Jonathan

Brucey
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Re: The effects of shoe weight

Postby Brucey » 23 Aug 2020, 8:38am

I think that having relatively heavy shoes may be a good training aid, and that it isn't especially harmful in efficiency terms.

Most cycling shoes are very toe-heavy; their weight might as well be pedal weight. This just twirls around the BB in a way that conserves angular momentum, much as a flywheel does.

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PDQ Mobile
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Re: The effects of shoe weight

Postby PDQ Mobile » 23 Aug 2020, 9:19am

And.....
heavier may well be more strongly constucted and therefore more durable.
Saving money and materials in the longer term.

And perhaps better for walking in?

fastpedaller
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Re: The effects of shoe weight

Postby fastpedaller » 23 Aug 2020, 11:25am

Heavier may be less flexible and therefore transmit more power to the pedals?

pwa
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Re: The effects of shoe weight

Postby pwa » 23 Aug 2020, 3:32pm

The lighter shoes were bought as a direct replacement for the heavier ones, the weight saving being an accidental bonus. They are about the same stiffness and the sole looks as durable, but the uppers are lighter. The pedalling is definitely a bit easier. I wasn't anticipating being able to feel it and I wasn't looking for it, my attention being purely on ensuring the cleats were positioned right. Okay, if you imagine the cranks going round to be like a flywheel with the advantages of momentum you could think the extra mass would not matter, but my cycling isn't as clockwork as a time trial rider on a flat road. I pedal a bit, pause for a corner, pedal a bit more, pause for a cat in the road, and so on. Anyone in any doubt about the disadvantages of weight in that area could try attaching a brick's worth of extra mass, possibly in the form of lead, to each pedal, and I think you would find your pedalling impeded on anything but a time trial flat straight road. I could certainly feel the lack of 80g on each foot as I rode around our twisty lanes, and it felt nice.

Jdsk
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Re: The effects of shoe weight

Postby Jdsk » 23 Aug 2020, 3:46pm

pwa wrote:Anyone in any doubt about the disadvantages of weight in that area could try attaching a brick's worth of extra mass, possibly in the form of lead, to each pedal, and I think you would find your pedalling impeded on anything but a time trial flat straight road. I could certainly feel the lack of 80g on each foot as I rode around our twisty lanes, and it felt nice.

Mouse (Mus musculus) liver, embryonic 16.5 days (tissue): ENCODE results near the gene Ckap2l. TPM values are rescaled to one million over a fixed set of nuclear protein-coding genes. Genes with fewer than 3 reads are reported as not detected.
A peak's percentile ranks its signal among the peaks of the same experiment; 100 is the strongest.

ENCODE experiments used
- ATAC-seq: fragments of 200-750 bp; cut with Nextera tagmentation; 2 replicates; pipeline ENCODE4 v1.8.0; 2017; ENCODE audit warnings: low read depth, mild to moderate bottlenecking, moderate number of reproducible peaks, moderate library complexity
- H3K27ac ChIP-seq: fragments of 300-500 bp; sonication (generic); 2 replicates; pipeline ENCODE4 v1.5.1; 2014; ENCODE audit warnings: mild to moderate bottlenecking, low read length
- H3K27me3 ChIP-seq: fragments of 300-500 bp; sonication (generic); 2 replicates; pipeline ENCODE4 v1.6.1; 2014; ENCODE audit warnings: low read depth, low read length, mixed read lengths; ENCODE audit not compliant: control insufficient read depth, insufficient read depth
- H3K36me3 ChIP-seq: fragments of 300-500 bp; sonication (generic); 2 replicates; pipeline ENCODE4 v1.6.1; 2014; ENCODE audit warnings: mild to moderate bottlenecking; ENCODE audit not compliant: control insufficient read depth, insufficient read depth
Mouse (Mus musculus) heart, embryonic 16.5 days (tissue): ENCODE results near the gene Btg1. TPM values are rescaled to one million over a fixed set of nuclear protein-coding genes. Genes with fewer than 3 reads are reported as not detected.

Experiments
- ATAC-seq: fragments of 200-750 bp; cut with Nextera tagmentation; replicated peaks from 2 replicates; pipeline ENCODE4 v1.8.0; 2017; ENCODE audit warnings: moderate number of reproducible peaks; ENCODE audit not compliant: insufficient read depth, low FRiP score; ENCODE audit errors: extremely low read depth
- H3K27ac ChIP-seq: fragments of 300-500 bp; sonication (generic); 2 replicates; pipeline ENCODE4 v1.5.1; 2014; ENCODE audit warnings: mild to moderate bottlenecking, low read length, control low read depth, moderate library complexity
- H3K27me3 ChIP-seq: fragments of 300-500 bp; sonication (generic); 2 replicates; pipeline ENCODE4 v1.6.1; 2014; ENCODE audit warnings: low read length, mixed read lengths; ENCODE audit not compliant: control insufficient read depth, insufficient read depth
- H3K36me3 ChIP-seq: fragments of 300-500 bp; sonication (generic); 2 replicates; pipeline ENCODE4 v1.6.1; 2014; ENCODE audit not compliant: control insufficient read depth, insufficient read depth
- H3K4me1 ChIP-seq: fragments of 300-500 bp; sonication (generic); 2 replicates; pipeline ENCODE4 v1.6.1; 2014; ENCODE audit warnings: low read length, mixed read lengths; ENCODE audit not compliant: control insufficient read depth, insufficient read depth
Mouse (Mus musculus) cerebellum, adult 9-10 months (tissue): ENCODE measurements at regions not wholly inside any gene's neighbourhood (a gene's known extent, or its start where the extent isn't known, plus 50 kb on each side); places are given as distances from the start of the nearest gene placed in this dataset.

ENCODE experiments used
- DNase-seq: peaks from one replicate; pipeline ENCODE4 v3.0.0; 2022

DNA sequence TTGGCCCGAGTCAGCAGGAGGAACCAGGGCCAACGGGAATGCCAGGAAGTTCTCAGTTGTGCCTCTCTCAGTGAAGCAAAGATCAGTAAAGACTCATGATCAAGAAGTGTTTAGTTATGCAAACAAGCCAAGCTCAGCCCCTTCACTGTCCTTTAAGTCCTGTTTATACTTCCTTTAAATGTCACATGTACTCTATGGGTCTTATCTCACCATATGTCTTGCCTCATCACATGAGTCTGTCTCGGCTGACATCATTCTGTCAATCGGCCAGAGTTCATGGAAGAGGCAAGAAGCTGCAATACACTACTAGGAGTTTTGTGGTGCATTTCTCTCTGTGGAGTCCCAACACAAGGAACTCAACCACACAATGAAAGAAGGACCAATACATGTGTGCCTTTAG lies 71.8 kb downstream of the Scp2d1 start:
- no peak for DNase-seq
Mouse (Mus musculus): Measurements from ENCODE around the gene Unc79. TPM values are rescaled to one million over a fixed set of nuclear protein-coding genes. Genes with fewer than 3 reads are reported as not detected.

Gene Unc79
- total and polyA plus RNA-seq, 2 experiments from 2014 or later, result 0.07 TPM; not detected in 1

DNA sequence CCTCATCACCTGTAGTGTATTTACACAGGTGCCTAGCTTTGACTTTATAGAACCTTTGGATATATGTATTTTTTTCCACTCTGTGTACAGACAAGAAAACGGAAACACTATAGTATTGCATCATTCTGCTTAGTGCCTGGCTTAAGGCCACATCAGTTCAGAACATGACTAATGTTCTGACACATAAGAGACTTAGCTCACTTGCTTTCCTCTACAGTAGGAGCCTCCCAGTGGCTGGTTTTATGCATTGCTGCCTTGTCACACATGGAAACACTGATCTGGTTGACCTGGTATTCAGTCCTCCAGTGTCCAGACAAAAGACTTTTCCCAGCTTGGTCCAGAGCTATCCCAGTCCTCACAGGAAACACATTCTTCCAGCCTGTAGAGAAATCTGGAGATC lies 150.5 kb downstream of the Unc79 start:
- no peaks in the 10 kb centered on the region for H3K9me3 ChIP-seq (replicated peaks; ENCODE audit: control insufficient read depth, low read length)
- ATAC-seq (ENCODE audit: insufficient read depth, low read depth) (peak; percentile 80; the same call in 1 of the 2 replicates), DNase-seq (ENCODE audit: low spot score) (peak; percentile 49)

Your shoes are 90g less massive per shoe, a typical brick has a mass of around 2,000g.

It would be great if someone did the experiment, but it needs to be blinded.

Jonathan

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Syd
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Re: The effects of shoe weight

Postby Syd » 23 Aug 2020, 3:52pm

pwa wrote:The lighter shoes were bought as a direct replacement for the heavier ones, the weight saving being an accidental bonus. They are about the same stiffness and the sole looks as durable, but the uppers are lighter. The pedalling is definitely a bit easier. I wasn't anticipating being able to feel it and I wasn't looking for it, my attention being purely on ensuring the cleats were positioned right. Okay, if you imagine the cranks going round to be like a flywheel with the advantages of momentum you could think the extra mass would not matter, but my cycling isn't as clockwork as a time trial rider on a flat road. I pedal a bit, pause for a corner, pedal a bit more, pause for a cat in the road, and so on. Anyone in any doubt about the disadvantages of weight in that area could try attaching a brick's worth of extra mass, possibly in the form of lead, to each pedal, and I think you would find your pedalling impeded on anything but a time trial flat straight road. I could certainly feel the lack of 80g on each foot as I rode around our twisty lanes, and it felt nice.